The Dominican Republic Through Time

Studying the history of a place is an important process. It helps to examine the various pieces and elements that have come together to form the country and culture being examined—in this case the Dominican Republic. What are these pieces? They range from the first peoples who inhabited the island to the outside influences that swept in and changed the indigenous culture in new and different ways—some good and some not so good. The land is a part of the story, too. It sets the stage on which the stories of the Dominican people have been played out through time.

LOOKING BACK

A walk through the streets of Santo Domingo provides a quick and informative introduction to the Dominican Republics past. The sights, sounds, smells, and tastes all provide insights into the rich past of the country and its culture. Passing the El Faro a Colon monument, where many say the bones of Christopher Columbus are buried, one cannot help but be gripped by a deep sense of history. Another street shows an impressive structure called the Alcazar de Colon, which was built for Diego, the son of Columbus, who was appointed the colony’s governor in 1509. In this building, Diego greeted history-making explorers like Vasco Nuftez de Balboa, Hernan Cortes, and Ponce de Leon. Each building seems to tell a story, with some buildings dating back nearly 500 years.

The sounds also yield insight into the Dominican Republic’s past. Spanish is heard almost everywhere, but it is spoken differently than in Spain. Local inflections and dialects are evident and provide evidence of Taino (the native Amerindian tongue) and African influences, along with a tinge of Haitian Creole. English is also commonly heard, perhaps from tourists or local vendors, which shows the connections that have developed with the United States and Canada.

The smells of the nearby sea and local foods tantalize visitors and Dominicans. Foods on the streets of Santo Domingo include American influences such as McDonald’s, KFC, Burger King, Domino’s, and Pizza Hut. More revealing of the country’s past, however, are the numerous local vendors and restaurants whose foods reflect the deeper Spanish, Taino, and African cultural elements. Some of the foods are as simple as fresh fruit sold by a street vendor or a coconut with a hole punched in it and a straw inserted from which one drinks the juice inside. This walk has provided only a few of the puzzle pieces that can be found in the capital city. This chapter will further investigate the history of the country and its people.

THE FIRST DOMINICANS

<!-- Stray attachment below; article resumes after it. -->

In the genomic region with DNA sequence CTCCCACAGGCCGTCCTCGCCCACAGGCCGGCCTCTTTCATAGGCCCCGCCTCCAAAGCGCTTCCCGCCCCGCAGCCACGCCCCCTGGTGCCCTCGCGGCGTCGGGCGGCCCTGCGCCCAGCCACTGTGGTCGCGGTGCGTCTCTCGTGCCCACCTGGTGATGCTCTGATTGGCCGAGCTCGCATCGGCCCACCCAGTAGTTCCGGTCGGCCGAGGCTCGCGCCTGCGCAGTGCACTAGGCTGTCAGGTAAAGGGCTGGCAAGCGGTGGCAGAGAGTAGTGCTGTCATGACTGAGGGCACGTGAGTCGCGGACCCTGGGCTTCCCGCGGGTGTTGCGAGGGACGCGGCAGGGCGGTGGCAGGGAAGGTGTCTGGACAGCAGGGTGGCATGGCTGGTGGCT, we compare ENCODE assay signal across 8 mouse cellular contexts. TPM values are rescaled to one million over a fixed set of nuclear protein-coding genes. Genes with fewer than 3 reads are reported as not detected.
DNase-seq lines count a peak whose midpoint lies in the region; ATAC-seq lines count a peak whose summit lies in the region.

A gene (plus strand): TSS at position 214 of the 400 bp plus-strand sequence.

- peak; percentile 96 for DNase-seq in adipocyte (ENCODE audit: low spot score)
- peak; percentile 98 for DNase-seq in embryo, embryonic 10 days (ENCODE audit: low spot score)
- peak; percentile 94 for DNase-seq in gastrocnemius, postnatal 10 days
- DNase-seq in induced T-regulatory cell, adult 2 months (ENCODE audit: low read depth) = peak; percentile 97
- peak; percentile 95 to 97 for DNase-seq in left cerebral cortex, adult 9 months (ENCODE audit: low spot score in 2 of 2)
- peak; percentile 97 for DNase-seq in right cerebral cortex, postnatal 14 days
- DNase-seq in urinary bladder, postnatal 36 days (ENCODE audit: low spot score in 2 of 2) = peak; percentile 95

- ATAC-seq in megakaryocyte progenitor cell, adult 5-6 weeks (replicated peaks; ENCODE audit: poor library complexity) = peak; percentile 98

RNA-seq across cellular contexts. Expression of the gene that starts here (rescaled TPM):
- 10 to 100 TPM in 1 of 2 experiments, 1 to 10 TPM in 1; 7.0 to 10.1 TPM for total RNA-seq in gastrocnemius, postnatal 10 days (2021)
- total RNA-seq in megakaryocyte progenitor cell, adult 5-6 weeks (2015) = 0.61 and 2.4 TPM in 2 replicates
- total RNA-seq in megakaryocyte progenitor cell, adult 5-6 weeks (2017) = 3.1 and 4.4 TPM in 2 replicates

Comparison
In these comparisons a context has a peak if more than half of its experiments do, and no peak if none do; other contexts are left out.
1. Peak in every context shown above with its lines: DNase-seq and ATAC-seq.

Pre-Columbian Dominicans are believed to have emigrated from the Amazon region of South America more than 5,000 years ago. These people were ancestors of the Arawak Indian people who settled on Hispaniola, bringing their language, also known as Arawak. The name these people called themselves was Taino, which meant “good” or “noble.”

In addition to Hispaniola, the Taino also had settled in Jamaica, Cuba, and Puerto Rico. The Taino lived in villages with a chief as the head of the tribe. People in the tribe paid tribute to the chief, who was called a cacique. Chiefs inherited their position. Five major tribes existed and lived harmoniously with one another. Most men practiced polygamy, or had two or three wives. The cacique, however, often had as many as 30 wives. The wives of the cacique were held in high prestige in the patriarchal Taino society. The cacique and his family usually had a large home, whereas common people might have nearly 100 people living together in a round house called a bohio. These buildings were constructed with wooden poles, straw, and palm fronds (leaves). As many as 15 families would live in a single bohio.

Agriculture was very important. Most Taino lived by farming but also were involved in fishing and hunting small mammals, ducks, and turtles. Cassava (manioc) was an important crop and was baked into flat bread. Other agricultural products included corn, hot peppers, beans, squash, and sweet potatoes. According to some historians, the Taino population on the island had reached 1.5 million to 3 million by the time the Spanish arrived. This number would change dramatically after the Europeans settled on Hispaniola.

The Taino religion was polytheistic, meaning that they believed in many gods. Their gods were called zemi and were often depicted in stone-carved idols. These gods were believed to control different parts of the universe, much like the Greeks once believed with their gods. One important zemi was called Yucahu. This god was the spirit of the cassava plant, which was very important and served as a mainstay in the Taino diet. The cacique and priests would use the zemi idols to contact the gods for advice and assistance. People would use body piercings and tattoos as expressions of their faith. Festivals with dancing, worship, and healing practices were often held to celebrate Taino religious beliefs. Some of these festival practices have had a lasting impact upon Dominican festivals today.